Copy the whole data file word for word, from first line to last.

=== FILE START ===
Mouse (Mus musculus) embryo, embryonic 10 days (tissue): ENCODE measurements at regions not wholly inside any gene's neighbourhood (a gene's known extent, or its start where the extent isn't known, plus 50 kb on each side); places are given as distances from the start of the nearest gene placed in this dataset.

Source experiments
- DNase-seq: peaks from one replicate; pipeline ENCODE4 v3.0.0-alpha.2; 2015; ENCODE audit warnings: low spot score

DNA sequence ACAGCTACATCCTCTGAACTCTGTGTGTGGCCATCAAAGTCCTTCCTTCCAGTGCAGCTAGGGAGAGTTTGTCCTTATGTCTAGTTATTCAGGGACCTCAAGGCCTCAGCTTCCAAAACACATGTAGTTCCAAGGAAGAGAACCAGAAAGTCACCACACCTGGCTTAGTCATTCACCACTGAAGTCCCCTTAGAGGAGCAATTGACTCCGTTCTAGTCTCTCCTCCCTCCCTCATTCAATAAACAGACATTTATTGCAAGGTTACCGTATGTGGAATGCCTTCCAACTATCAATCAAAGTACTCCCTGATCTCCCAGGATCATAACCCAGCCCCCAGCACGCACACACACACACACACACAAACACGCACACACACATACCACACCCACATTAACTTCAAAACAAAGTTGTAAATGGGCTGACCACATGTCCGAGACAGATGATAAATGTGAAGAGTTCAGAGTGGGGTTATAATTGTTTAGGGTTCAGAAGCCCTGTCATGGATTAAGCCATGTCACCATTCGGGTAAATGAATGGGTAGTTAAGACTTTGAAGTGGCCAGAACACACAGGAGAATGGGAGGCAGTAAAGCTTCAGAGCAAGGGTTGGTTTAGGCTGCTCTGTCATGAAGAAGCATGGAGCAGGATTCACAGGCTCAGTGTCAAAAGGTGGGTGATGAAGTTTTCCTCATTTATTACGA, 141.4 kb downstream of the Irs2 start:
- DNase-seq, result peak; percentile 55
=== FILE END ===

Mouse (Mus musculus) embryo, embryonic 10 days (tissue): ENCODE measurements at regions not wholly inside any gene's neighbourhood (a gene's known extent, or its start where the extent isn't known, plus 50 kb on each side); places are given as distances from the start of the nearest gene placed in this dataset.

Source experiments
- DNase-seq: peaks from one replicate; pipeline ENCODE4 v3.0.0-alpha.2; 2015; ENCODE audit warnings: low spot score

DNA sequence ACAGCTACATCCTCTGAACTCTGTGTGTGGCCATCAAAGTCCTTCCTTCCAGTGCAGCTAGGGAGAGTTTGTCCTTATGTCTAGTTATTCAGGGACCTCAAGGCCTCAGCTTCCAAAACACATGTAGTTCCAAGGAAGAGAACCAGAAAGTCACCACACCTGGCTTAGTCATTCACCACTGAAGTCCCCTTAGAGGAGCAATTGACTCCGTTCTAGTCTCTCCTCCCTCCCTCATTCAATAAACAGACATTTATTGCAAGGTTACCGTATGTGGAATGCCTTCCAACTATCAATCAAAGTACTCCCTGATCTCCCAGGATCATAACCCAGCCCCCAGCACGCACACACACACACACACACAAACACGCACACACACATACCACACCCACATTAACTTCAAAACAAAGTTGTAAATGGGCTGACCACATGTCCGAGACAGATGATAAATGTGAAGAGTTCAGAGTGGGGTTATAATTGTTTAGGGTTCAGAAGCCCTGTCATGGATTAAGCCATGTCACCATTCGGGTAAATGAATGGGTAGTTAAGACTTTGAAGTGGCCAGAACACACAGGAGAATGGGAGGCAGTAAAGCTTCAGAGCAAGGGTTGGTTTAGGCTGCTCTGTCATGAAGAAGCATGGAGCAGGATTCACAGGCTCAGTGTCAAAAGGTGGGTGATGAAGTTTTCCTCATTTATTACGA, 141.4 kb downstream of the Irs2 start:
- DNase-seq, result peak; percentile 55